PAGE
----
I will have great pleasure in answering those specific questions. Many consultants are doing excellent work, although many of them feel there has been much "consultant bashing". As with all groups in Irish society there are always some who deserve a good bashing but the vast bulk of people working as consultants in this country do an extraordinary job, going way beyond the hours they are contracted to provide.
To answer the direct question of what is being done now that was not done before, in the past year or 18 months consultants have been coming in on Saturdays and Sundays, although they are not contracted to do so. They are doing ward rounds and discharging patients, as well as examining X-rays and other diagnostics in order to allow diagnoses to be made and patients to be discharged. Those initiatives alone have brought about improvements and saved 70,000 bed days, allowing many more patients to be treated much more quickly.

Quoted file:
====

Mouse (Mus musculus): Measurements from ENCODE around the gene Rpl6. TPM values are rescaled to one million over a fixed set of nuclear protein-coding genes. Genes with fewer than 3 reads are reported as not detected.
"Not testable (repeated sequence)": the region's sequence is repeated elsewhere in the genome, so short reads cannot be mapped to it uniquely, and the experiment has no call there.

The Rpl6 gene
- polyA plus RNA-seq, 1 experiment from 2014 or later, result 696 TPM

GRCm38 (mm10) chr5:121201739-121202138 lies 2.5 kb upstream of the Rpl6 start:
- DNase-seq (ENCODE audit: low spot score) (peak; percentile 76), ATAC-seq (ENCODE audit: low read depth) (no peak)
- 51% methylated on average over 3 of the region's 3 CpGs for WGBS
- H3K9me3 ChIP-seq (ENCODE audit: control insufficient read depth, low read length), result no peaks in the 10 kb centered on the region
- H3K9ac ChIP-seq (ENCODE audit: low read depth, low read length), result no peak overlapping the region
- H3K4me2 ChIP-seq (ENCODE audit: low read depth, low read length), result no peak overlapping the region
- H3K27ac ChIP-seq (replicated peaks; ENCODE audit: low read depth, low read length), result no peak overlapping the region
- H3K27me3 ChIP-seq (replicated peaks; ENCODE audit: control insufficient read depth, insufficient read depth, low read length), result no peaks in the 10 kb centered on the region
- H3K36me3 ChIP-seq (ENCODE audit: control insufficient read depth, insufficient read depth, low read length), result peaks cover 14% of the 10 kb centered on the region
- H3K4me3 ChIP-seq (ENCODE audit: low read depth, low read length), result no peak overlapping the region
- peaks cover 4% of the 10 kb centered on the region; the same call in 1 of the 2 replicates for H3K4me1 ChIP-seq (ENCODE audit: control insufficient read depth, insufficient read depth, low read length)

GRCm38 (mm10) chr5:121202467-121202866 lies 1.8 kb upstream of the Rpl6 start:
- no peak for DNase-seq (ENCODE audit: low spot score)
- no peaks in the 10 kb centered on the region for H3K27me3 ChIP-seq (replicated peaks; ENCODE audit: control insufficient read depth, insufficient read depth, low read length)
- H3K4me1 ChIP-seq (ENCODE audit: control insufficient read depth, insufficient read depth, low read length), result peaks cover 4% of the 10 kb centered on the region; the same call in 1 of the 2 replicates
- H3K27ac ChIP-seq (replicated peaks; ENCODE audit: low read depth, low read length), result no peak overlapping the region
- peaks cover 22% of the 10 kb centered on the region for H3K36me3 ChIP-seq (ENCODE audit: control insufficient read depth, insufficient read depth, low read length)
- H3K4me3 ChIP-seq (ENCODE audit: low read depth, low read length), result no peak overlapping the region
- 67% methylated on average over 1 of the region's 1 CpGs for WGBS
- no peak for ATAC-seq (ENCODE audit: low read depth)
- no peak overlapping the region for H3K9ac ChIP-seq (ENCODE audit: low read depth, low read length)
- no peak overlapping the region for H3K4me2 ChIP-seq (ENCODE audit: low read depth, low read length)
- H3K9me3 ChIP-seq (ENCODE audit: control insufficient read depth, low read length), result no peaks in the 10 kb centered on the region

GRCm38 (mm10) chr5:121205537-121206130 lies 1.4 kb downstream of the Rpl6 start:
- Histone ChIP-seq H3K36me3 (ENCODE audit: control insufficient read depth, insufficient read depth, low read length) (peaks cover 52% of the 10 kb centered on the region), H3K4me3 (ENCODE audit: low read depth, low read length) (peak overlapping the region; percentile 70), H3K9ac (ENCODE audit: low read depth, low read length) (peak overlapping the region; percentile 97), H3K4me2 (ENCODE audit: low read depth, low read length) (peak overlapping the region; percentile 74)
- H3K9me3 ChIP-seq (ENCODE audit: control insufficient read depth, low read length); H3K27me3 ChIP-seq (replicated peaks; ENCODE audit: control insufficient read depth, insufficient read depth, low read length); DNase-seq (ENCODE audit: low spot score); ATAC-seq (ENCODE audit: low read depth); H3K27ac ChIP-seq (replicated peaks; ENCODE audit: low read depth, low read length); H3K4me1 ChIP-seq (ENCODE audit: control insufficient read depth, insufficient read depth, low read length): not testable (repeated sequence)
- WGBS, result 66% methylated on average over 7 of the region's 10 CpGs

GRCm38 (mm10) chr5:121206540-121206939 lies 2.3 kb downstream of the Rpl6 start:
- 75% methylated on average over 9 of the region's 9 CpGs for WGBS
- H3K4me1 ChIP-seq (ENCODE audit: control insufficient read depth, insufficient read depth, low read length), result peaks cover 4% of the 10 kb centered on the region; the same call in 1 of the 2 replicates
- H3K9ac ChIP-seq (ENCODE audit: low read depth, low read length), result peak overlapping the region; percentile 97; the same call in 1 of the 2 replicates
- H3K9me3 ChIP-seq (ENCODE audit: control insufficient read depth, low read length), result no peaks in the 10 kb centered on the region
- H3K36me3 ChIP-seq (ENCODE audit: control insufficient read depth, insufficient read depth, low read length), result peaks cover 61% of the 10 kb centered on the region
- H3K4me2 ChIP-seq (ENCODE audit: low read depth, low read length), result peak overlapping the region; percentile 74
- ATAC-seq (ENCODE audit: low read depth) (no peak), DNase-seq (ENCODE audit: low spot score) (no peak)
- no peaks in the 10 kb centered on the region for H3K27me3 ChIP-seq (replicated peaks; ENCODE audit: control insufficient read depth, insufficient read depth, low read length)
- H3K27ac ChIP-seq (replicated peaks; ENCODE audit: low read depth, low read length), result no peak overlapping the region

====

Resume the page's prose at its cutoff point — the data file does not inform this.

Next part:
The Deputy knows about the new stroke care programme that is saving one life per week and preventing three other Irish citizens per week from going into long-term care. He asked about ensuring there are sufficient hospital doctors and I again allude to a previous comment made in the debate on the national paediatric hospital: this is not so much about input but rather outcomes for patients. We can improve outcomes for patients by ensuring consultant specialists are doing the sort of work only they can, with work that can be done by other doctors and nurses done by those doctors and nurses. If health care assistants can do some of the work of nurses, they will do so. With regard to physiotherapy and speech and language therapy, the addition of allied health professionals to the stroke units have made a significant difference.
It is about the right person treating the patient at the right time and with the right cost, and the new arrangements for consultants are a key part of that. They will open the way for many other groups within the health service changing work practices, as they can no longer point to consultants as leaders who do not lead the way. We can significantly improve the care we give in the health service in a far more cost-effective fashion.